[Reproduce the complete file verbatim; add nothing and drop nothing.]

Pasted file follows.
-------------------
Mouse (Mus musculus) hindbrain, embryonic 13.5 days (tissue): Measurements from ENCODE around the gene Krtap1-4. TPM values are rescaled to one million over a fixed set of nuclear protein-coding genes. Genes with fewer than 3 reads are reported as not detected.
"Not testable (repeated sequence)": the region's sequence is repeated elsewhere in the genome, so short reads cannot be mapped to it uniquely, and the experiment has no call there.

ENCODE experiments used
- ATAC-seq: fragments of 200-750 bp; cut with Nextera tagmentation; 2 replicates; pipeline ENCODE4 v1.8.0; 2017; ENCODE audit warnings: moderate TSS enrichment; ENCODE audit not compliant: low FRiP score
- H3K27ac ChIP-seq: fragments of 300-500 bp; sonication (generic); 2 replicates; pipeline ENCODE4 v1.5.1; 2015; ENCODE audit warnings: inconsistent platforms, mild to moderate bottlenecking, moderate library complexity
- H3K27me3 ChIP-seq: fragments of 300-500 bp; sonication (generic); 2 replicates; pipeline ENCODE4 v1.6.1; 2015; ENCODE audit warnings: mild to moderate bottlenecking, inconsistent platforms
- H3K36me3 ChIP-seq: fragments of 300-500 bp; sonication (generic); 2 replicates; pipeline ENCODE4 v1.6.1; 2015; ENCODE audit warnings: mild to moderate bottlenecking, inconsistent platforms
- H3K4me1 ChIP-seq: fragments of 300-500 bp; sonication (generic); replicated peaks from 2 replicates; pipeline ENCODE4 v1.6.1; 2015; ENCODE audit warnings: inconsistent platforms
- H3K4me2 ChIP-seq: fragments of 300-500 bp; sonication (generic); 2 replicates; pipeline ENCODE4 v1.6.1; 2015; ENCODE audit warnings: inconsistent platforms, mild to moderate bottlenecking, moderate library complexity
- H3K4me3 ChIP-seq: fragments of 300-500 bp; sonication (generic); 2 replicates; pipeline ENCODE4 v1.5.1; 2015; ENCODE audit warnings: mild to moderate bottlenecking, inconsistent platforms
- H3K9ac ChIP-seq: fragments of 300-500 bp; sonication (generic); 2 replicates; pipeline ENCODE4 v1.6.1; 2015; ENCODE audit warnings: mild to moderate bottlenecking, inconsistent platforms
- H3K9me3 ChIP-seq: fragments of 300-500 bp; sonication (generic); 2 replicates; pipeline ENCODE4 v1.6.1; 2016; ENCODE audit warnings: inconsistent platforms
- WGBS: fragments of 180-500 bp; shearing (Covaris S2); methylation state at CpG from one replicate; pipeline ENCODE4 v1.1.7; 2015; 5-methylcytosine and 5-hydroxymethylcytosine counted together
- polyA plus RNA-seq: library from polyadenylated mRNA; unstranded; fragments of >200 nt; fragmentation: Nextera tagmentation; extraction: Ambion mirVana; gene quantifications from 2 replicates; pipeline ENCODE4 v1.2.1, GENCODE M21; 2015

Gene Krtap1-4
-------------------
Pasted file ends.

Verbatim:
Mouse (Mus musculus) hindbrain, embryonic 13.5 days (tissue): Measurements from ENCODE around the gene Krtap1-4. TPM values are rescaled to one million over a fixed set of nuclear protein-coding genes. Genes with fewer than 3 reads are reported as not detected.
"Not testable (repeated sequence)": the region's sequence is repeated elsewhere in the genome, so short reads cannot be mapped to it uniquely, and the experiment has no call there.

ENCODE experiments used
- ATAC-seq: fragments of 200-750 bp; cut with Nextera tagmentation; 2 replicates; pipeline ENCODE4 v1.8.0; 2017; ENCODE audit warnings: moderate TSS enrichment; ENCODE audit not compliant: low FRiP score
- H3K27ac ChIP-seq: fragments of 300-500 bp; sonication (generic); 2 replicates; pipeline ENCODE4 v1.5.1; 2015; ENCODE audit warnings: inconsistent platforms, mild to moderate bottlenecking, moderate library complexity
- H3K27me3 ChIP-seq: fragments of 300-500 bp; sonication (generic); 2 replicates; pipeline ENCODE4 v1.6.1; 2015; ENCODE audit warnings: mild to moderate bottlenecking, inconsistent platforms
- H3K36me3 ChIP-seq: fragments of 300-500 bp; sonication (generic); 2 replicates; pipeline ENCODE4 v1.6.1; 2015; ENCODE audit warnings: mild to moderate bottlenecking, inconsistent platforms
- H3K4me1 ChIP-seq: fragments of 300-500 bp; sonication (generic); replicated peaks from 2 replicates; pipeline ENCODE4 v1.6.1; 2015; ENCODE audit warnings: inconsistent platforms
- H3K4me2 ChIP-seq: fragments of 300-500 bp; sonication (generic); 2 replicates; pipeline ENCODE4 v1.6.1; 2015; ENCODE audit warnings: inconsistent platforms, mild to moderate bottlenecking, moderate library complexity
- H3K4me3 ChIP-seq: fragments of 300-500 bp; sonication (generic); 2 replicates; pipeline ENCODE4 v1.5.1; 2015; ENCODE audit warnings: mild to moderate bottlenecking, inconsistent platforms
- H3K9ac ChIP-seq: fragments of 300-500 bp; sonication (generic); 2 replicates; pipeline ENCODE4 v1.6.1; 2015; ENCODE audit warnings: mild to moderate bottlenecking, inconsistent platforms
- H3K9me3 ChIP-seq: fragments of 300-500 bp; sonication (generic); 2 replicates; pipeline ENCODE4 v1.6.1; 2016; ENCODE audit warnings: inconsistent platforms
- WGBS: fragments of 180-500 bp; shearing (Covaris S2); methylation state at CpG from one replicate; pipeline ENCODE4 v1.1.7; 2015; 5-methylcytosine and 5-hydroxymethylcytosine counted together
- polyA plus RNA-seq: library from polyadenylated mRNA; unstranded; fragments of >200 nt; fragmentation: Nextera tagmentation; extraction: Ambion mirVana; gene quantifications from 2 replicates; pipeline ENCODE4 v1.2.1, GENCODE M21; 2015

Gene Krtap1-4